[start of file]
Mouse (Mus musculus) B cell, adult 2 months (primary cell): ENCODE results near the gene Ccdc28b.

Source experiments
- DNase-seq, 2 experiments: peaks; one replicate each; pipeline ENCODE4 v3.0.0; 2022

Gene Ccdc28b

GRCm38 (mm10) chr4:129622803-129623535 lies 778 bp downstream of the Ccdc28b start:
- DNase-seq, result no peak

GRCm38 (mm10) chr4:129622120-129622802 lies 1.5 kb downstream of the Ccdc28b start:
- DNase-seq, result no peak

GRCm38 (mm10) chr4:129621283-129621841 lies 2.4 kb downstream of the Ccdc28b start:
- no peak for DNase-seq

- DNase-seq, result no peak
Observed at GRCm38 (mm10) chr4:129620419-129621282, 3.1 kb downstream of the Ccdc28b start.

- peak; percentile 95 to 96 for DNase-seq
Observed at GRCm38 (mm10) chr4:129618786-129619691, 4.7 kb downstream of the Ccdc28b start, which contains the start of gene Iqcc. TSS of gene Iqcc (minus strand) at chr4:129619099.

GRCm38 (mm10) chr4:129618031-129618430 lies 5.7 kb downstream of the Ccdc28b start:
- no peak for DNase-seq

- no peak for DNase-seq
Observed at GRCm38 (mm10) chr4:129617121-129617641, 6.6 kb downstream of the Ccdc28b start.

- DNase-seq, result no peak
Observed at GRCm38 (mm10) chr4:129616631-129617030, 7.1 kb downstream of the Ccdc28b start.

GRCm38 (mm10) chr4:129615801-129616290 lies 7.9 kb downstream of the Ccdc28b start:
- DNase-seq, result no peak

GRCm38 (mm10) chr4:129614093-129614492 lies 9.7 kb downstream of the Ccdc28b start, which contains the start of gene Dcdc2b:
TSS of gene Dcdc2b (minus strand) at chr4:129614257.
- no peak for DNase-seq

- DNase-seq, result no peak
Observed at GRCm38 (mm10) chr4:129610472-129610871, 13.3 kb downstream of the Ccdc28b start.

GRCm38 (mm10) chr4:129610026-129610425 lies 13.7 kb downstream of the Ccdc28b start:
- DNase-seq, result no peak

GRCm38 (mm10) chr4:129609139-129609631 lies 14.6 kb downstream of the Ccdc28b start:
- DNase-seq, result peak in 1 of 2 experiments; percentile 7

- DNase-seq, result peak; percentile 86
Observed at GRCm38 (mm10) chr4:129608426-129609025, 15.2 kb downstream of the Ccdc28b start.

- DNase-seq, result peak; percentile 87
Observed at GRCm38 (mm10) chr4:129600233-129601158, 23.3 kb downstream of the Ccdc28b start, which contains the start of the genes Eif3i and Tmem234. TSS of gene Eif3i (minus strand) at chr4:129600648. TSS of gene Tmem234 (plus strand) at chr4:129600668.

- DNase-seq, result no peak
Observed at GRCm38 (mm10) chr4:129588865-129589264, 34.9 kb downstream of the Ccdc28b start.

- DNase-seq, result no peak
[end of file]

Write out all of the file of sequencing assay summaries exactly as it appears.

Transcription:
Mouse (Mus musculus) B cell, adult 2 months (primary cell): ENCODE results near the gene Ccdc28b.

Source experiments
- DNase-seq, 2 experiments: peaks; one replicate each; pipeline ENCODE4 v3.0.0; 2022

Gene Ccdc28b

GRCm38 (mm10) chr4:129622803-129623535 lies 778 bp downstream of the Ccdc28b start:
- DNase-seq, result no peak

GRCm38 (mm10) chr4:129622120-129622802 lies 1.5 kb downstream of the Ccdc28b start:
- DNase-seq, result no peak

GRCm38 (mm10) chr4:129621283-129621841 lies 2.4 kb downstream of the Ccdc28b start:
- no peak for DNase-seq

- DNase-seq, result no peak
Observed at GRCm38 (mm10) chr4:129620419-129621282, 3.1 kb downstream of the Ccdc28b start.

- peak; percentile 95 to 96 for DNase-seq
Observed at GRCm38 (mm10) chr4:129618786-129619691, 4.7 kb downstream of the Ccdc28b start, which contains the start of gene Iqcc. TSS of gene Iqcc (minus strand) at chr4:129619099.

GRCm38 (mm10) chr4:129618031-129618430 lies 5.7 kb downstream of the Ccdc28b start:
- no peak for DNase-seq

- no peak for DNase-seq
Observed at GRCm38 (mm10) chr4:129617121-129617641, 6.6 kb downstream of the Ccdc28b start.

- DNase-seq, result no peak
Observed at GRCm38 (mm10) chr4:129616631-129617030, 7.1 kb downstream of the Ccdc28b start.

GRCm38 (mm10) chr4:129615801-129616290 lies 7.9 kb downstream of the Ccdc28b start:
- DNase-seq, result no peak

GRCm38 (mm10) chr4:129614093-129614492 lies 9.7 kb downstream of the Ccdc28b start, which contains the start of gene Dcdc2b:
TSS of gene Dcdc2b (minus strand) at chr4:129614257.
- no peak for DNase-seq

- DNase-seq, result no peak
Observed at GRCm38 (mm10) chr4:129610472-129610871, 13.3 kb downstream of the Ccdc28b start.

GRCm38 (mm10) chr4:129610026-129610425 lies 13.7 kb downstream of the Ccdc28b start:
- DNase-seq, result no peak

GRCm38 (mm10) chr4:129609139-129609631 lies 14.6 kb downstream of the Ccdc28b start:
- DNase-seq, result peak in 1 of 2 experiments; percentile 7

- DNase-seq, result peak; percentile 86
Observed at GRCm38 (mm10) chr4:129608426-129609025, 15.2 kb downstream of the Ccdc28b start.

- DNase-seq, result peak; percentile 87
Observed at GRCm38 (mm10) chr4:129600233-129601158, 23.3 kb downstream of the Ccdc28b start, which contains the start of the genes Eif3i and Tmem234. TSS of gene Eif3i (minus strand) at chr4:129600648. TSS of gene Tmem234 (plus strand) at chr4:129600668.

- DNase-seq, result no peak
Observed at GRCm38 (mm10) chr4:129588865-129589264, 34.9 kb downstream of the Ccdc28b start.

- DNase-seq, result no peak